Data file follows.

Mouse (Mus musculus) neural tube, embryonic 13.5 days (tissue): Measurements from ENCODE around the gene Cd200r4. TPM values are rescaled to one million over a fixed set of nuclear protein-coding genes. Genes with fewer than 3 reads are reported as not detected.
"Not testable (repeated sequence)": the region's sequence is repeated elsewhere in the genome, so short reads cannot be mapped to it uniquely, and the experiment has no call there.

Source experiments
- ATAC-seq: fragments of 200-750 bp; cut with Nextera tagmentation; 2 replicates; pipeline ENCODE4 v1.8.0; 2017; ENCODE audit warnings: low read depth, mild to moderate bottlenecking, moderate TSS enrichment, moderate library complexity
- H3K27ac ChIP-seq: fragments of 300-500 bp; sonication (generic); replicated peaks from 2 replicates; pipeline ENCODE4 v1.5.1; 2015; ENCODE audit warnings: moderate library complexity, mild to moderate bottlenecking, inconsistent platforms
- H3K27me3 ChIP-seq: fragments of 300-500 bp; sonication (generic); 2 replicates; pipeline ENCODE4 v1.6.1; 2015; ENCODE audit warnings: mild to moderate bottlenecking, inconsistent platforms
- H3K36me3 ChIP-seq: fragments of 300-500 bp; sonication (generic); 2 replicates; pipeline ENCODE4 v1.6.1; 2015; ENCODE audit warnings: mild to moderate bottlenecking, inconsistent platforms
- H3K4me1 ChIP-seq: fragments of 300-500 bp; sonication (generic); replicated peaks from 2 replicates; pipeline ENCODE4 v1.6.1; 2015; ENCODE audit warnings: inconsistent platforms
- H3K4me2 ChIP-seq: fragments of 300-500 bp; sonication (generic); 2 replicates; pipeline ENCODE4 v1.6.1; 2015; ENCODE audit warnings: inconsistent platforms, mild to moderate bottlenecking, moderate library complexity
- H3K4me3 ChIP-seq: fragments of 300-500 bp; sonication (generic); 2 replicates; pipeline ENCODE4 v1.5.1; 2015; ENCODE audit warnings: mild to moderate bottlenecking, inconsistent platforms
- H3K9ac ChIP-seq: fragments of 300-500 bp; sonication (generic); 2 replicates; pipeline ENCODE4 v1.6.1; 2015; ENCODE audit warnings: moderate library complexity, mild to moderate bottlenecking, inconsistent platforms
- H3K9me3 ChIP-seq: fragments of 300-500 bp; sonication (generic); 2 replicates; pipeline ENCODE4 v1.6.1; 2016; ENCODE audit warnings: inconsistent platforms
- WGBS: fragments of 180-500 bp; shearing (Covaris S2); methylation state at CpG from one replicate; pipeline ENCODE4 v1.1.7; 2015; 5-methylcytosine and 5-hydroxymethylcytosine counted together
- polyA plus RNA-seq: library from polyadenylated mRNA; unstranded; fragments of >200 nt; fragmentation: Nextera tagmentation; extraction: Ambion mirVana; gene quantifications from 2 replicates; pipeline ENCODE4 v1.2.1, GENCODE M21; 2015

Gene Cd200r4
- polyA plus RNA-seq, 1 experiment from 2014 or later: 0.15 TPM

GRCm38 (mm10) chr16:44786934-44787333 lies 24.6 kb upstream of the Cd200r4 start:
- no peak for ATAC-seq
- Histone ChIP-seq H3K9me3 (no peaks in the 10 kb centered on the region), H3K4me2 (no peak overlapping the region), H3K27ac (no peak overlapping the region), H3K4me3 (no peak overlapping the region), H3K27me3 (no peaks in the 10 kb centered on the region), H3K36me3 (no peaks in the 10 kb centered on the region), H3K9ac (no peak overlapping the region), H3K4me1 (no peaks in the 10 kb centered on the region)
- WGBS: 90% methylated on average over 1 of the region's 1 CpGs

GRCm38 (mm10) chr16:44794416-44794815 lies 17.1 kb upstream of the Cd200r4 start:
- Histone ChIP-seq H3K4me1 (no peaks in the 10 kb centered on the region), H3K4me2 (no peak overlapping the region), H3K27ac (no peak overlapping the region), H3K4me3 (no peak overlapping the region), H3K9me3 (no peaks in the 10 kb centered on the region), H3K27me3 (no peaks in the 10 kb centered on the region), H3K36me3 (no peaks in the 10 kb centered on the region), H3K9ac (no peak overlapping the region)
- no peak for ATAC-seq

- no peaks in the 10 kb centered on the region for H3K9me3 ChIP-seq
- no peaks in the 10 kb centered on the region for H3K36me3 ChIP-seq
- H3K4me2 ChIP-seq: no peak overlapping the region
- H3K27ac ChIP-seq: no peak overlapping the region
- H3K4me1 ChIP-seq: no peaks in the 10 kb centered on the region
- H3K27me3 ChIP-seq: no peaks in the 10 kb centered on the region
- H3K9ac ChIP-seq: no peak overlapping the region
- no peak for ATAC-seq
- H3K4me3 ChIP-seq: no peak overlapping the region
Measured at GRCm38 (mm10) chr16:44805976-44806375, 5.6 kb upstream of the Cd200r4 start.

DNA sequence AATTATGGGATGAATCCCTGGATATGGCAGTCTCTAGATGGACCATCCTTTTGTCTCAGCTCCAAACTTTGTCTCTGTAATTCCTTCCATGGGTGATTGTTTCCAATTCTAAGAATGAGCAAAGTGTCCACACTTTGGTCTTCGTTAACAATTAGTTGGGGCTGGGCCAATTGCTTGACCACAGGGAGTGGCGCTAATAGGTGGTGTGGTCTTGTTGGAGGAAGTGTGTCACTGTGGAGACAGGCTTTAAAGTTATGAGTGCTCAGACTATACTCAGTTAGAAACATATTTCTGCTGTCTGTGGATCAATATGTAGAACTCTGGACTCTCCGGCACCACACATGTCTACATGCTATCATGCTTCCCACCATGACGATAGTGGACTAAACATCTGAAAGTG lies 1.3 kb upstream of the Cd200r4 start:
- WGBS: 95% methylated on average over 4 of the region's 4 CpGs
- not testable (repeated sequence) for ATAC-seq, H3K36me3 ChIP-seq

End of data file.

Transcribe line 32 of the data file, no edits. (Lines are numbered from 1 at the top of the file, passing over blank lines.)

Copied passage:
- H3K4me3 ChIP-seq: no peak overlapping the region